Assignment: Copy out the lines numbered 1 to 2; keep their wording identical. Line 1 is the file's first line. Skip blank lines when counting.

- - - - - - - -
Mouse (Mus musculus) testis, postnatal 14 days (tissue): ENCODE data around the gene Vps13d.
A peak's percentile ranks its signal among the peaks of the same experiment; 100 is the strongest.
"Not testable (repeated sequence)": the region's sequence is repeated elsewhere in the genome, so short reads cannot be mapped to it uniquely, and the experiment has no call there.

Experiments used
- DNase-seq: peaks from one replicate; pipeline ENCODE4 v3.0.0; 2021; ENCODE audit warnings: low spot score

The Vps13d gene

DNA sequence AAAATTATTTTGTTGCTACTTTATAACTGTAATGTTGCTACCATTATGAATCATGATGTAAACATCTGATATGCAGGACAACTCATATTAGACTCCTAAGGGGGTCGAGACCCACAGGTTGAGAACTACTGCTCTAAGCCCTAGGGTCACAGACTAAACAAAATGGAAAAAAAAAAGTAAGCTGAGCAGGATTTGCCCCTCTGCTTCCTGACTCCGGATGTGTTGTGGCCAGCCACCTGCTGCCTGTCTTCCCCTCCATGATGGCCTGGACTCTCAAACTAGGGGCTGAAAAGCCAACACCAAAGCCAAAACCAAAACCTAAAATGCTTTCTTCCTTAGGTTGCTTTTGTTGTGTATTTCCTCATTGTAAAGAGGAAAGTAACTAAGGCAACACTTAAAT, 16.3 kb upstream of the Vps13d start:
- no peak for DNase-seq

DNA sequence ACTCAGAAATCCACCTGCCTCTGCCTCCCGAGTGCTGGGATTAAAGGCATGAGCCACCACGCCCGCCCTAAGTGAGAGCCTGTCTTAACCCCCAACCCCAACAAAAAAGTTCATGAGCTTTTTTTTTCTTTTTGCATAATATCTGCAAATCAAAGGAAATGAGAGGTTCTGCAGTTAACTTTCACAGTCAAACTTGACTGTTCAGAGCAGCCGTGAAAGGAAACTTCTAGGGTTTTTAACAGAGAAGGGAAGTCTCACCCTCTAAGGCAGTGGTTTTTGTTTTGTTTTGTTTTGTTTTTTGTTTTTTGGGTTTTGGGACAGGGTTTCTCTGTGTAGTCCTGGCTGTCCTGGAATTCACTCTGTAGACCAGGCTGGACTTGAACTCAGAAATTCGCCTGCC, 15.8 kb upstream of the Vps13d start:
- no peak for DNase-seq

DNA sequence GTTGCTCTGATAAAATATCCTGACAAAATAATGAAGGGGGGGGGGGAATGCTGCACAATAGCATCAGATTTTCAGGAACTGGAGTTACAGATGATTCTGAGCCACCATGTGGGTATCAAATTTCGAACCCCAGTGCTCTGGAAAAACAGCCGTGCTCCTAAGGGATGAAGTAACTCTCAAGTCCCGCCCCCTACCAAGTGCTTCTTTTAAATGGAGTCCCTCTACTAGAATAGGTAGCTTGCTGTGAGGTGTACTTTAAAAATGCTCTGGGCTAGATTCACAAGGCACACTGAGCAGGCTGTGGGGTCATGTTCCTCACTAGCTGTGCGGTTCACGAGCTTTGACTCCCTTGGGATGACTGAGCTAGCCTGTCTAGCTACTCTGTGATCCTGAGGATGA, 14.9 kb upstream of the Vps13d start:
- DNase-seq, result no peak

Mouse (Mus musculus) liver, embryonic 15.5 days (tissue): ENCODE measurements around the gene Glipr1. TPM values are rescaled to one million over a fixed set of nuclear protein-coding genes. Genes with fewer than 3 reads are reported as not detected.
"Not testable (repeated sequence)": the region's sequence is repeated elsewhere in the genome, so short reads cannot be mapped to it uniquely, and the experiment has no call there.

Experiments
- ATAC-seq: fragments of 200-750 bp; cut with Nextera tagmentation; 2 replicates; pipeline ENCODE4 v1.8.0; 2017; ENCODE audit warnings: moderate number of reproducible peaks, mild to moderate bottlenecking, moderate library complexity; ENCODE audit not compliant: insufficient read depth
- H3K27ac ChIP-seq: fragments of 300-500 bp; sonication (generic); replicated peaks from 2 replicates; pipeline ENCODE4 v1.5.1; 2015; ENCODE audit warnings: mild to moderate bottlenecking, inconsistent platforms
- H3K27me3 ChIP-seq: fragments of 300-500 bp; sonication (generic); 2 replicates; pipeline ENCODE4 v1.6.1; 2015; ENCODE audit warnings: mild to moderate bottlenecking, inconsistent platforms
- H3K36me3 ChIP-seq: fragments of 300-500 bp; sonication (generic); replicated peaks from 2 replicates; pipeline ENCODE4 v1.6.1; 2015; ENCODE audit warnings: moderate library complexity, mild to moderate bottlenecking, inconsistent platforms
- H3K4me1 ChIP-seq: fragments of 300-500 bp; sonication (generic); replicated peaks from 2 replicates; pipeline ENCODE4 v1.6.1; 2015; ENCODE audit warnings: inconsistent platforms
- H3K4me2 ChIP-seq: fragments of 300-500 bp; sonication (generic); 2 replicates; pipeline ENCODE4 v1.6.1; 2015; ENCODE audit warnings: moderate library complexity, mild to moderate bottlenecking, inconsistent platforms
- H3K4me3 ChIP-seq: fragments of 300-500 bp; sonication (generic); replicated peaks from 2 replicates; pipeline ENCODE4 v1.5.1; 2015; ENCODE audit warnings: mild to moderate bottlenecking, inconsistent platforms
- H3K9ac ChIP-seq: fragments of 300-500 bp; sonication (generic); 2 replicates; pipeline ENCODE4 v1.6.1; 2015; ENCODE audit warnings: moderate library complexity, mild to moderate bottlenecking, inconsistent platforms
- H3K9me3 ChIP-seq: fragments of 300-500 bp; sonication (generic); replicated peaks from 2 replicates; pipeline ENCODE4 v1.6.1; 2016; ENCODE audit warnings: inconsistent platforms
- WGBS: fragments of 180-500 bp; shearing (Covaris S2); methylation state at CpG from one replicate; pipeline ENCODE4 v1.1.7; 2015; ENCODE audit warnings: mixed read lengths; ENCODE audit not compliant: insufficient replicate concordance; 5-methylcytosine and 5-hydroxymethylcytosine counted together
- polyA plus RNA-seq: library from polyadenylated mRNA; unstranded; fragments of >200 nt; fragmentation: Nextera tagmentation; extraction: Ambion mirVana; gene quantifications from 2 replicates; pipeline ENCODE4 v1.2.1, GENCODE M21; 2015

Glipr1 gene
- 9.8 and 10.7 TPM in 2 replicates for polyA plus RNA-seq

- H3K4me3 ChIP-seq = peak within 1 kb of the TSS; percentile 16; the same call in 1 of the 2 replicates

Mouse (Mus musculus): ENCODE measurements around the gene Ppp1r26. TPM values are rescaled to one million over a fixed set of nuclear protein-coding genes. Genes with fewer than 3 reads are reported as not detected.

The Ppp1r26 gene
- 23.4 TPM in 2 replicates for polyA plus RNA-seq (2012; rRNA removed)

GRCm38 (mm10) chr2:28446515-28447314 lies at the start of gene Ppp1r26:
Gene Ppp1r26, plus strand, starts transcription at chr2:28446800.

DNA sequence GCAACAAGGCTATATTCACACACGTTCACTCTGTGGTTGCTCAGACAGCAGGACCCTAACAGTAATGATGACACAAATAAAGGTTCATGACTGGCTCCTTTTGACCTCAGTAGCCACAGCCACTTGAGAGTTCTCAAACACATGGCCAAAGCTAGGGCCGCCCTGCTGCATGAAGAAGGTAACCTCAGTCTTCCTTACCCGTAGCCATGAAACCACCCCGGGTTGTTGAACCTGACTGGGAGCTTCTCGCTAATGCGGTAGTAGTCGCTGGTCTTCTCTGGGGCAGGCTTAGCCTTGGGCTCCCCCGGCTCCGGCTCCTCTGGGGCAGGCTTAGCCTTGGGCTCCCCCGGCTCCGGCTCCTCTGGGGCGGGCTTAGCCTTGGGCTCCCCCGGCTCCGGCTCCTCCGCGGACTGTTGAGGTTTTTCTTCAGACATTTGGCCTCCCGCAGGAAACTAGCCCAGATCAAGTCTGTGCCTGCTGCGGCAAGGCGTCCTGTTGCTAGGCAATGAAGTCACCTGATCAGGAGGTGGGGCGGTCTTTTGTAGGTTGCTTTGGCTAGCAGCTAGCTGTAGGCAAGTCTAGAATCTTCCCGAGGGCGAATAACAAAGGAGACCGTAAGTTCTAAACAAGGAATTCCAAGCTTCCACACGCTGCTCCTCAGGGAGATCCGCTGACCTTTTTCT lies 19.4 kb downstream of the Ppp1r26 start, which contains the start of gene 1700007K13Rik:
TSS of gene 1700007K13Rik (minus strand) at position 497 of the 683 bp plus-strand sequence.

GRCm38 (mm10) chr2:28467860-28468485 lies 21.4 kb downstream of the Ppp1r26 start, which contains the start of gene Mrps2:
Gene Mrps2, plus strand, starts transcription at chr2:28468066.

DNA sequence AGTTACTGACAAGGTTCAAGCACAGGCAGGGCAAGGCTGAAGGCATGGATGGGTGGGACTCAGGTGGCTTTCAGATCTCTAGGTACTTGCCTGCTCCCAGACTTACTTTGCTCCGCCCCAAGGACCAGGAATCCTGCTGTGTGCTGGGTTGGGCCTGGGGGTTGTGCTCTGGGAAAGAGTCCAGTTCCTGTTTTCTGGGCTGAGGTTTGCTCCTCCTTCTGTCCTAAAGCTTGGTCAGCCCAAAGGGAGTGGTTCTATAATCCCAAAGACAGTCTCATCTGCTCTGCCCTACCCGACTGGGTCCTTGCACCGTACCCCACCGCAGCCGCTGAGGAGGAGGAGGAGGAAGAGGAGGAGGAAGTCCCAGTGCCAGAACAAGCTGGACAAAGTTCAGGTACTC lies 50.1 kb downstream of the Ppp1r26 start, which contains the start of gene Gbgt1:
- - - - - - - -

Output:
Mouse (Mus musculus) testis, postnatal 14 days (tissue): ENCODE data around the gene Vps13d.
A peak's percentile ranks its signal among the peaks of the same experiment; 100 is the strongest.